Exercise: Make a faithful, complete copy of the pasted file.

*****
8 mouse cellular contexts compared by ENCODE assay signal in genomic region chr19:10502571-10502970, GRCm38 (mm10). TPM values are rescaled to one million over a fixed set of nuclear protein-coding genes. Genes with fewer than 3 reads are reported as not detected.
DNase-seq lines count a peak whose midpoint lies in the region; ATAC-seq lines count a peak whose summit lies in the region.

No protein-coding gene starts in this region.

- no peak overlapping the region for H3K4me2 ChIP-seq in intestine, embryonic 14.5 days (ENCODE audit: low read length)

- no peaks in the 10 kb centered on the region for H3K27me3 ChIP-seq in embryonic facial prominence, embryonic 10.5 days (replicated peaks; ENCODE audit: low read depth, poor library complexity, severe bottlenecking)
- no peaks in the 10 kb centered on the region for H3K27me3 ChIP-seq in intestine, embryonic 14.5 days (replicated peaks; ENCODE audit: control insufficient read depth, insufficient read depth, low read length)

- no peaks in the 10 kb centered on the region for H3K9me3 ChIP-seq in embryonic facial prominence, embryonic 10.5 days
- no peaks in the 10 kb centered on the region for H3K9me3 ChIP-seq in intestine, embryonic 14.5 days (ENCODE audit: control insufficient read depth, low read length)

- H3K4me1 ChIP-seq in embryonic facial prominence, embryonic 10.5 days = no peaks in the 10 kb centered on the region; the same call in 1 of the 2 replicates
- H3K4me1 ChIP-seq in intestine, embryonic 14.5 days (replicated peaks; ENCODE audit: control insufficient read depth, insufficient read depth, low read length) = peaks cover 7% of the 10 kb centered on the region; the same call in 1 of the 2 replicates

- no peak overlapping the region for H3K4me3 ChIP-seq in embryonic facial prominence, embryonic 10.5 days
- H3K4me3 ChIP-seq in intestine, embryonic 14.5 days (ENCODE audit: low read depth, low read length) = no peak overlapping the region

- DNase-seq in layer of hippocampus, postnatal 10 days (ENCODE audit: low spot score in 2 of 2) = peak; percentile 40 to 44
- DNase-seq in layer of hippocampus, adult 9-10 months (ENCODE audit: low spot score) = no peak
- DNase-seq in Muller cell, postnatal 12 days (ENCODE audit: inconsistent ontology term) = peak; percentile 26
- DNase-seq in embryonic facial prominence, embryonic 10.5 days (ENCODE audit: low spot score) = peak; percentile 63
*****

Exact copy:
8 mouse cellular contexts compared by ENCODE assay signal in genomic region chr19:10502571-10502970, GRCm38 (mm10). TPM values are rescaled to one million over a fixed set of nuclear protein-coding genes. Genes with fewer than 3 reads are reported as not detected.
DNase-seq lines count a peak whose midpoint lies in the region; ATAC-seq lines count a peak whose summit lies in the region.

No protein-coding gene starts in this region.

- no peak overlapping the region for H3K4me2 ChIP-seq in intestine, embryonic 14.5 days (ENCODE audit: low read length)

- no peaks in the 10 kb centered on the region for H3K27me3 ChIP-seq in embryonic facial prominence, embryonic 10.5 days (replicated peaks; ENCODE audit: low read depth, poor library complexity, severe bottlenecking)
- no peaks in the 10 kb centered on the region for H3K27me3 ChIP-seq in intestine, embryonic 14.5 days (replicated peaks; ENCODE audit: control insufficient read depth, insufficient read depth, low read length)

- no peaks in the 10 kb centered on the region for H3K9me3 ChIP-seq in embryonic facial prominence, embryonic 10.5 days
- no peaks in the 10 kb centered on the region for H3K9me3 ChIP-seq in intestine, embryonic 14.5 days (ENCODE audit: control insufficient read depth, low read length)

- H3K4me1 ChIP-seq in embryonic facial prominence, embryonic 10.5 days = no peaks in the 10 kb centered on the region; the same call in 1 of the 2 replicates
- H3K4me1 ChIP-seq in intestine, embryonic 14.5 days (replicated peaks; ENCODE audit: control insufficient read depth, insufficient read depth, low read length) = peaks cover 7% of the 10 kb centered on the region; the same call in 1 of the 2 replicates

- no peak overlapping the region for H3K4me3 ChIP-seq in embryonic facial prominence, embryonic 10.5 days
- H3K4me3 ChIP-seq in intestine, embryonic 14.5 days (ENCODE audit: low read depth, low read length) = no peak overlapping the region

- DNase-seq in layer of hippocampus, postnatal 10 days (ENCODE audit: low spot score in 2 of 2) = peak; percentile 40 to 44
- DNase-seq in layer of hippocampus, adult 9-10 months (ENCODE audit: low spot score) = no peak
- DNase-seq in Muller cell, postnatal 12 days (ENCODE audit: inconsistent ontology term) = peak; percentile 26
- DNase-seq in embryonic facial prominence, embryonic 10.5 days (ENCODE audit: low spot score) = peak; percentile 63